Beshear Fighting Federal Government’s Move to Dismantle Essential Health Care Protections for Kentuckians

Andy Beshear

Attorney General Andy Beshear said thousands of Kentuckians would be affected if the federal government is allowed to dismantle essential ACA health care protections like coverage of pre-existing conditions, newborn, maturity and pediatric services, substance abuse treatment and oral and vision care.

Beshear and a group of state attorneys general are asking a federal court to reject the U.S. Department of Labor’s Association Health Plan (AHP) Rule that allows critical changes to the nation’s health care landscape by eliminating access to key ACA health care benefits currently afforded to Kentuckians.

Beshear said the federal government is illegally manipulating a 1974 law – the Employment Retirement Income Security Act or ERISA – to allow the creation of association health care plans by employment groups that would offer fewer protections for Kentuckians currently in the individual and small group health insurance plans under the ACA.

“The Rule seeks to return Kentucky to a time when insurance companies could discriminate in premiums or coverage against individual and small business employees based on pre-existing conditions, age and even gender,” Beshear said. “With Kentuckians facing so many needs, we certainly cannot back away from the ACA provisions that our Kentucky families rely on for their health care.”

Since implementation of the ACA, Kentucky had the second-largest decline in its uninsurance rate (7.5 percentage points) of any state in the country.

Beshear said that is due, in part, to the ACA stabilizing a long-term trend of declining employer-sponsored insurance coverage.

“Employer-sponsored insurance and individual market coverage make up approximately 55 percent of the insurance coverage for Kentuckians,” he said. “The health benefits package afforded to these Kentuckians is essential to the public health of the Commonwealth, where prior to the ACA, 33 percent of the non-elderly population – about 881,000 Kentuckians – had a pre-existing condition.”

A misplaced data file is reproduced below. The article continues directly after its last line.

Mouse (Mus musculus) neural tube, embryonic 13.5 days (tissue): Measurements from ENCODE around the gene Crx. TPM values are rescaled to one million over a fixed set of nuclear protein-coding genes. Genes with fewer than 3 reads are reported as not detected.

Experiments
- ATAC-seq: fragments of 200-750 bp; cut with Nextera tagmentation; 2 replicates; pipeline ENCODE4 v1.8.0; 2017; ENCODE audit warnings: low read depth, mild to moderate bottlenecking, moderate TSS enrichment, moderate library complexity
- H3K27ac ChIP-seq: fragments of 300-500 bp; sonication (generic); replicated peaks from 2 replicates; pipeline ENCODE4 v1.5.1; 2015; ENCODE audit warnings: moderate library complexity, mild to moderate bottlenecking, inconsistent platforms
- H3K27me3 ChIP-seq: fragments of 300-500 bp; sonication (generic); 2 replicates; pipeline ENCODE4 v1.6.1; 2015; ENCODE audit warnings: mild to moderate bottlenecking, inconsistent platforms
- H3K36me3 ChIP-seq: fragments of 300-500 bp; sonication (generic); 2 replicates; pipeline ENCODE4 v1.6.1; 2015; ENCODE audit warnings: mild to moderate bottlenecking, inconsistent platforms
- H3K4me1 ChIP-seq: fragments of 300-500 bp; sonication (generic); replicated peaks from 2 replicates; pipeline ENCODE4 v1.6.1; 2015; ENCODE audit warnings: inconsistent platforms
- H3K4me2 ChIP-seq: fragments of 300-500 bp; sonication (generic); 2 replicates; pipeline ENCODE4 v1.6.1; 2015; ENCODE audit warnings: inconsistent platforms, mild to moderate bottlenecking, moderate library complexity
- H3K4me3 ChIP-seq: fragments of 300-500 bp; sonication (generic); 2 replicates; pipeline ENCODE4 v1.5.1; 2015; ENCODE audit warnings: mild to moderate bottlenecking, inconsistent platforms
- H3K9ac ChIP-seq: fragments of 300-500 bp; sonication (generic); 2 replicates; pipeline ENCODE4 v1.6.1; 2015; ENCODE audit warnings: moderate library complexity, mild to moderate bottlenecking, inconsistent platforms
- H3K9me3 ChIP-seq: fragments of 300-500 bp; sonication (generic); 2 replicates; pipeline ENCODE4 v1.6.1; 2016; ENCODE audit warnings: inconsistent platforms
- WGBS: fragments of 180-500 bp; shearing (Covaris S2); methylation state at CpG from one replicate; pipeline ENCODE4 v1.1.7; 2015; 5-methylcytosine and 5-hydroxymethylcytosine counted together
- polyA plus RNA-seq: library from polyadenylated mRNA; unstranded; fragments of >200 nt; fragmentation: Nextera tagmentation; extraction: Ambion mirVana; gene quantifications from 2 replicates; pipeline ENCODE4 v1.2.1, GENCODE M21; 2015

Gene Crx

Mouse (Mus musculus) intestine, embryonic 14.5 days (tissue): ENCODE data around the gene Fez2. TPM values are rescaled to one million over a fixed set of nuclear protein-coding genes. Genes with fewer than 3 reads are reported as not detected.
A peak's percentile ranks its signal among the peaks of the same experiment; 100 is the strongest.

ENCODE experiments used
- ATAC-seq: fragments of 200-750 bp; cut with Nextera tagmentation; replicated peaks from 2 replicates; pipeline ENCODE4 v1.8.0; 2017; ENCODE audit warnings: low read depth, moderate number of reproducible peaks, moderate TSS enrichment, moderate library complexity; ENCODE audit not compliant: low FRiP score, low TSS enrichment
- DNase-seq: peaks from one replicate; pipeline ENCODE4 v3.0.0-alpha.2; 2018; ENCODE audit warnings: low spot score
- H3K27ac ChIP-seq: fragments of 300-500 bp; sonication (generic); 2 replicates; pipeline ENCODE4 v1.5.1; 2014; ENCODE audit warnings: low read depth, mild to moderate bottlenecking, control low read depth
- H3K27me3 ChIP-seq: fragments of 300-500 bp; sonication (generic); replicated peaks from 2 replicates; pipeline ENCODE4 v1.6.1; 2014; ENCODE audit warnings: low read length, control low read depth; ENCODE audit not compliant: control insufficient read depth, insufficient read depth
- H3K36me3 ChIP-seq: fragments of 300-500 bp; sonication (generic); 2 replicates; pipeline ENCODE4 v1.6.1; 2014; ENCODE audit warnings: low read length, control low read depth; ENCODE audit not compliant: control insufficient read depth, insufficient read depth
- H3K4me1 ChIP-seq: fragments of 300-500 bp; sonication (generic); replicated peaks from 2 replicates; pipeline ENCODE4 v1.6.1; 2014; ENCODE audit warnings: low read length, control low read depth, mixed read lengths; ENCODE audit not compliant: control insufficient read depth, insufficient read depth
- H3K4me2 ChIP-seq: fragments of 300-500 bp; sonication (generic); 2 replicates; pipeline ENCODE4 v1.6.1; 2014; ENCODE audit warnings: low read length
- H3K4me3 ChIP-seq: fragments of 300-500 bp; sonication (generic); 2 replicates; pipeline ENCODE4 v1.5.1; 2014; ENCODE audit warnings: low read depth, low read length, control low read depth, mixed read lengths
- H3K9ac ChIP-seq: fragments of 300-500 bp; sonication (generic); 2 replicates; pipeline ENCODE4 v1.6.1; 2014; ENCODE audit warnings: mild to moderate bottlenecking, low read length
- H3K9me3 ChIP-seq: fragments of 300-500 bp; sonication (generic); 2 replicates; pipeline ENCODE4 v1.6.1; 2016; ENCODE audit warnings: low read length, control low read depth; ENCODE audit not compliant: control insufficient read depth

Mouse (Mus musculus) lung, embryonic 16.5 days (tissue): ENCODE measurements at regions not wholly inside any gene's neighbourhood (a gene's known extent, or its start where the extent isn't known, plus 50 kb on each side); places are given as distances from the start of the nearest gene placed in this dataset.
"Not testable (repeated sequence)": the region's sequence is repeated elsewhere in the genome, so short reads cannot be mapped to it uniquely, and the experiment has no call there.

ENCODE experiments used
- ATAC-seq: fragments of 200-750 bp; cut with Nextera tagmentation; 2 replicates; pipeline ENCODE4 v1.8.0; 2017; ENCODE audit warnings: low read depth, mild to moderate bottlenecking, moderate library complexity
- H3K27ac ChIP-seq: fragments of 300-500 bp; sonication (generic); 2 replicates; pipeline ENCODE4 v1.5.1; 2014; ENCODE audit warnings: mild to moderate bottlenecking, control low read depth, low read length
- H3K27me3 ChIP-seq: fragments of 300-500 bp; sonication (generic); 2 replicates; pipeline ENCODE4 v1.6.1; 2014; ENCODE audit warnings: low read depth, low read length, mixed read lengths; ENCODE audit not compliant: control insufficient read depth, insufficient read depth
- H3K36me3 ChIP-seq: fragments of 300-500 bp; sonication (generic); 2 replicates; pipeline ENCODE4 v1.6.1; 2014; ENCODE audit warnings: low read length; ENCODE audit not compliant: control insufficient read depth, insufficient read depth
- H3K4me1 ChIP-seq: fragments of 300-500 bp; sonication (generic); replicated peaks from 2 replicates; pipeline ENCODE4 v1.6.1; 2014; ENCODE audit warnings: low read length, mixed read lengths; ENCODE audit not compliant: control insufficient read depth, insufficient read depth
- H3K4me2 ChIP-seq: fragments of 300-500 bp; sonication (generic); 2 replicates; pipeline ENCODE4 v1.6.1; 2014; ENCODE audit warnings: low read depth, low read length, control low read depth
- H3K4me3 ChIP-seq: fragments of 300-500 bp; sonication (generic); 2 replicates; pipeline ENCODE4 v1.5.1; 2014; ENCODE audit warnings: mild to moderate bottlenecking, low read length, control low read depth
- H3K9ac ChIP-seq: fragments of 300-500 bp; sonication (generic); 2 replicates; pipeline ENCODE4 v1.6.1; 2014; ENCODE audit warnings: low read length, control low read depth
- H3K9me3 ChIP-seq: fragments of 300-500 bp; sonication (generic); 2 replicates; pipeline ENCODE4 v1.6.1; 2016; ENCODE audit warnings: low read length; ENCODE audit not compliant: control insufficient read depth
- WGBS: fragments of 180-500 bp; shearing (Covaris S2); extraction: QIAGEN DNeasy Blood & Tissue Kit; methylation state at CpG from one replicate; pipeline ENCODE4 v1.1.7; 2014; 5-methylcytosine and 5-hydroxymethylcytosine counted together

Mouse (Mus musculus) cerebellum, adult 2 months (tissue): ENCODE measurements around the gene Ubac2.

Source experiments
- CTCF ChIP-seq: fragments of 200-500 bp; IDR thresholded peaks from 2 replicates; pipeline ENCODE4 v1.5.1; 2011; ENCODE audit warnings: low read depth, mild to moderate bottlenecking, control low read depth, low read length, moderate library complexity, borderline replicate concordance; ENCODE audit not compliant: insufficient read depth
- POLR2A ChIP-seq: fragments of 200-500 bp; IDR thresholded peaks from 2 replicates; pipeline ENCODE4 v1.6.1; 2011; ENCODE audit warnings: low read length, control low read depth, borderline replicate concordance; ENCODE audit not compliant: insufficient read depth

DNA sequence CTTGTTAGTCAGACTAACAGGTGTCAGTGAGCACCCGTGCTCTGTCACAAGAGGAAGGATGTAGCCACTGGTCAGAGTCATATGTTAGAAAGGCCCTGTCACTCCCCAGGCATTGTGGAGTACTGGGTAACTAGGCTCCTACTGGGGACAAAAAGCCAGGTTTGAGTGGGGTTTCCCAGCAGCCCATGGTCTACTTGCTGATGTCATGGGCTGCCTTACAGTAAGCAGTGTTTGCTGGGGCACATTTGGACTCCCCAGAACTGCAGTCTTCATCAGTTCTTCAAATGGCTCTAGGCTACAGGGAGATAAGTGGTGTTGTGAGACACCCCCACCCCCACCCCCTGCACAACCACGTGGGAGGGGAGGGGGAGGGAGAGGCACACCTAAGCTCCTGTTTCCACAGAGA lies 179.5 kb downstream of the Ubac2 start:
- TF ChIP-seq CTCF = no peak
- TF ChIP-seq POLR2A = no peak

Beshear said just as critical is the Rule’s threat to employees who could lose eligibility for health care tax incentives that keep health care insurance premiums affordable.

“If the Rule allows spin-off employer association health groups that meet the ACA’s requirement of minimum essential health care coverage, then employees in these groups will lose their ability to garner federal tax credits,” Beshear said. “This will increase the cost of health care coverage for many Kentuckians.”

Beshear said Congress has legislated – including through the ACA – over the years to protect health care consumers from fraudulent conduct and to ensure consumers have comprehensive health coverage without having higher premiums or fewer benefits based on a pre-existing condition. The AHP Rule would undo critical federal consumer protections and unduly expand access to association health plans without sufficient justification or consideration of the consequences. 

Beshear said a major provision of the ACA allows significant and critical assistance for drug treatment, providing coverage to an additional 2.8 million Americans suffering from addiction. It requires both private plans and Medicaid to cover certain drug treatment.

“At a time when the opioid crisis is tearing our families apart, we must have treatment and recovery coverage to help our friends, family and neighbors who have fallen into addiction,” Beshear said. “This coverage is essential in our ongoing fight against addiction.”

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